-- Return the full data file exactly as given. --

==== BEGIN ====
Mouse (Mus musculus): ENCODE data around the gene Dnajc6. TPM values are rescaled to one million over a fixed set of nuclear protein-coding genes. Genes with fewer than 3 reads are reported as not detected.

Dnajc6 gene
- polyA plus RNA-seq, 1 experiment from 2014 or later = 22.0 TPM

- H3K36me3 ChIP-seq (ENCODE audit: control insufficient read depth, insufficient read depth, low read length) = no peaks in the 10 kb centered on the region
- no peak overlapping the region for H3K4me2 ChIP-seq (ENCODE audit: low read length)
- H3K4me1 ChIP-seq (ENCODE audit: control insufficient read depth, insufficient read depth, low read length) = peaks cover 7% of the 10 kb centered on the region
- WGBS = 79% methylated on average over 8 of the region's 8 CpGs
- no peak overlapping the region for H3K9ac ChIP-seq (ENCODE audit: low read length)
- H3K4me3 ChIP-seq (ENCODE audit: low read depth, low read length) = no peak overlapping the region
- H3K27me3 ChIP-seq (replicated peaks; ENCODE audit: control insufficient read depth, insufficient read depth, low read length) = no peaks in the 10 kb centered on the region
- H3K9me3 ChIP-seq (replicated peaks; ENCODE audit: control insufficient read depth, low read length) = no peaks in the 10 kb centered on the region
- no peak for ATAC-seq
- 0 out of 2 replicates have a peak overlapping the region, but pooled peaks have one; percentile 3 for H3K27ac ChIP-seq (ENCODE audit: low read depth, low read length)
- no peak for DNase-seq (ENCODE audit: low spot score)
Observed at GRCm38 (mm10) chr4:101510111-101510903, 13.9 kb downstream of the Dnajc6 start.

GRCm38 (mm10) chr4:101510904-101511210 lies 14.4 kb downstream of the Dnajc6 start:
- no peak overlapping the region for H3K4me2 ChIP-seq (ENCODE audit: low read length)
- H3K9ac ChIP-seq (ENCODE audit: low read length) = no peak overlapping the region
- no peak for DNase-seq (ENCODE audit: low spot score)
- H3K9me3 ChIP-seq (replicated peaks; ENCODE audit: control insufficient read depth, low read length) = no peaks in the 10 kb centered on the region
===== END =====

Mouse (Mus musculus): ENCODE data around the gene Dnajc6. TPM values are rescaled to one million over a fixed set of nuclear protein-coding genes. Genes with fewer than 3 reads are reported as not detected.

Dnajc6 gene
- polyA plus RNA-seq, 1 experiment from 2014 or later = 22.0 TPM

- H3K36me3 ChIP-seq (ENCODE audit: control insufficient read depth, insufficient read depth, low read length) = no peaks in the 10 kb centered on the region
- no peak overlapping the region for H3K4me2 ChIP-seq (ENCODE audit: low read length)
- H3K4me1 ChIP-seq (ENCODE audit: control insufficient read depth, insufficient read depth, low read length) = peaks cover 7% of the 10 kb centered on the region
- WGBS = 79% methylated on average over 8 of the region's 8 CpGs
- no peak overlapping the region for H3K9ac ChIP-seq (ENCODE audit: low read length)
- H3K4me3 ChIP-seq (ENCODE audit: low read depth, low read length) = no peak overlapping the region
- H3K27me3 ChIP-seq (replicated peaks; ENCODE audit: control insufficient read depth, insufficient read depth, low read length) = no peaks in the 10 kb centered on the region
- H3K9me3 ChIP-seq (replicated peaks; ENCODE audit: control insufficient read depth, low read length) = no peaks in the 10 kb centered on the region
- no peak for ATAC-seq
- 0 out of 2 replicates have a peak overlapping the region, but pooled peaks have one; percentile 3 for H3K27ac ChIP-seq (ENCODE audit: low read depth, low read length)
- no peak for DNase-seq (ENCODE audit: low spot score)
Observed at GRCm38 (mm10) chr4:101510111-101510903, 13.9 kb downstream of the Dnajc6 start.

GRCm38 (mm10) chr4:101510904-101511210 lies 14.4 kb downstream of the Dnajc6 start:
- no peak overlapping the region for H3K4me2 ChIP-seq (ENCODE audit: low read length)
- H3K9ac ChIP-seq (ENCODE audit: low read length) = no peak overlapping the region
- no peak for DNase-seq (ENCODE audit: low spot score)
- H3K9me3 ChIP-seq (replicated peaks; ENCODE audit: control insufficient read depth, low read length) = no peaks in the 10 kb centered on the region